Elliott Woods, for the Pulitzer Center
Residents of Zeitoun, on the edge of Gaza City, watch in fear as an Israeli F-15 streaks by on Sunday, Jan. 18, the first day of the Israel's unilateral cease-fire. Moments later, the villagers pictured here unearthed the remains of the last missing members of the Samouni family in the rubble of a bombed-out house. Twenty-nine Samounis — all civilians — were killed during Israel's three-week war with Hamas. Palestinian and UN health officials claim that civilians comprise more than half of the 1,300 Gazans killed during the war. —Elliott D. Woods
Asim and I woke up to gunfire this morning, despite the fact that both Israel and Hamas announced unilateral cease-fires last Sunday, January 18. The shots weren't aimed at anyone—as far as we know. Israeli gunboats are patrolling the Mediterranean coastline beside Gaza City, pumping out rounds at empty stretches of beach.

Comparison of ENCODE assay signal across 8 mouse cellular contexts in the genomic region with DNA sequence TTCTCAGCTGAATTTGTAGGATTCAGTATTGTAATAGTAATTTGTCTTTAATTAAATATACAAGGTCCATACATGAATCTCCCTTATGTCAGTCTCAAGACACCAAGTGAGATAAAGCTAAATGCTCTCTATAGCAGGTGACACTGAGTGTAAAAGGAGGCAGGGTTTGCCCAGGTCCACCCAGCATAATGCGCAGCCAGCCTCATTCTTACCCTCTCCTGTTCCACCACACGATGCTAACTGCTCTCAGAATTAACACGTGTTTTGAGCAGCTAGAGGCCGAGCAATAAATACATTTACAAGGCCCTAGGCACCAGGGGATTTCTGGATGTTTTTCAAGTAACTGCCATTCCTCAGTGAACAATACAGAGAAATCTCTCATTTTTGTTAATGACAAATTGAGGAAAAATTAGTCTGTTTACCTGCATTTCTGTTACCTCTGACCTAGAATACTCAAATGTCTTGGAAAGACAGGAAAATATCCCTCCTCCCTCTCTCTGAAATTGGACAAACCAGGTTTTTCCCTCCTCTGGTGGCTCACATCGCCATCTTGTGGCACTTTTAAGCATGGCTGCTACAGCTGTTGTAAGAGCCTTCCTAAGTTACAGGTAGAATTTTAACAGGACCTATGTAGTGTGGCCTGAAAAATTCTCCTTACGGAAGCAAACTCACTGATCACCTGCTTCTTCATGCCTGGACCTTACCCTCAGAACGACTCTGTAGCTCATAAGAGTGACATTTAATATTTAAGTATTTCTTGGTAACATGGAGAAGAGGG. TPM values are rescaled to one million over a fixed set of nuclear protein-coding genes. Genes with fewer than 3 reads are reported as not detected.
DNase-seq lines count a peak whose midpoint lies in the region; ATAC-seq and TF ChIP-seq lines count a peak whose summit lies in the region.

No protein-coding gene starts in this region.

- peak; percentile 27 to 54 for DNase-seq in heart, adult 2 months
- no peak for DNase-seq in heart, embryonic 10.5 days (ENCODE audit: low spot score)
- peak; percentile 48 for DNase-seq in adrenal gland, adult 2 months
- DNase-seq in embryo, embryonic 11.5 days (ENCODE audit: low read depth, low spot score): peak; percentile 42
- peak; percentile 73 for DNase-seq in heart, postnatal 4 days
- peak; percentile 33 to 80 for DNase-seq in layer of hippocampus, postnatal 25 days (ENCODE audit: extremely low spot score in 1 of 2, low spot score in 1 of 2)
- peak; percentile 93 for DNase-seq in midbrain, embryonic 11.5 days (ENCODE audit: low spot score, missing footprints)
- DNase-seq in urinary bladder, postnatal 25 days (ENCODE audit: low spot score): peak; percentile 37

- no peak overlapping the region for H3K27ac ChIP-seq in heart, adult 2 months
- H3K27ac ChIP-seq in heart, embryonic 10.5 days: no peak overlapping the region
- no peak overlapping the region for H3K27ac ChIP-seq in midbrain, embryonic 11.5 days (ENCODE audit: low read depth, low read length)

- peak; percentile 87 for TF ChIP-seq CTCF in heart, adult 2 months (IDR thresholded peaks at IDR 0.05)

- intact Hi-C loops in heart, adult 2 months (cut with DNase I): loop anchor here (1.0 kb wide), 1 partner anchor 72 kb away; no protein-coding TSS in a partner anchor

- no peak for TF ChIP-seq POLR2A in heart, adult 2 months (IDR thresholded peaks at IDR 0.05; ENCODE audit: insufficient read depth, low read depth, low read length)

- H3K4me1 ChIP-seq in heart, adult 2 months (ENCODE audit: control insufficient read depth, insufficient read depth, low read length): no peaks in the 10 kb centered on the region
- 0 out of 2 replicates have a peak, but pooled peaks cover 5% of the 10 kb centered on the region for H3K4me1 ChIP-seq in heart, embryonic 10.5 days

The staff at Al-Deira Hotel, where Asim and I met our driver and translator this morning, shrugged off the shooting, which shook the windows of the hotel and put customers like us ill at ease. If anything, the staff seemed bemused, annoyed, tired. Almost a week after Israel stopped dropping bombs, and twenty-four hours after IDF soldiers withdrew from Gaza, drones still buzz overhead and gunboats are harassing the shaky sleep of residents here.
It's categorically inaccurate to say that Israel has ceased its fire — the Israeli military hasn't let up on its psychological war against the people of Gaza.
"The occupation kills you slowly," said Mahdi Sultan, whose father was killed by an Israeli air strike in Beit Lahia two weeks ago.
"It's the fear and the constant threat," Mahdi said, that gets to you in the end.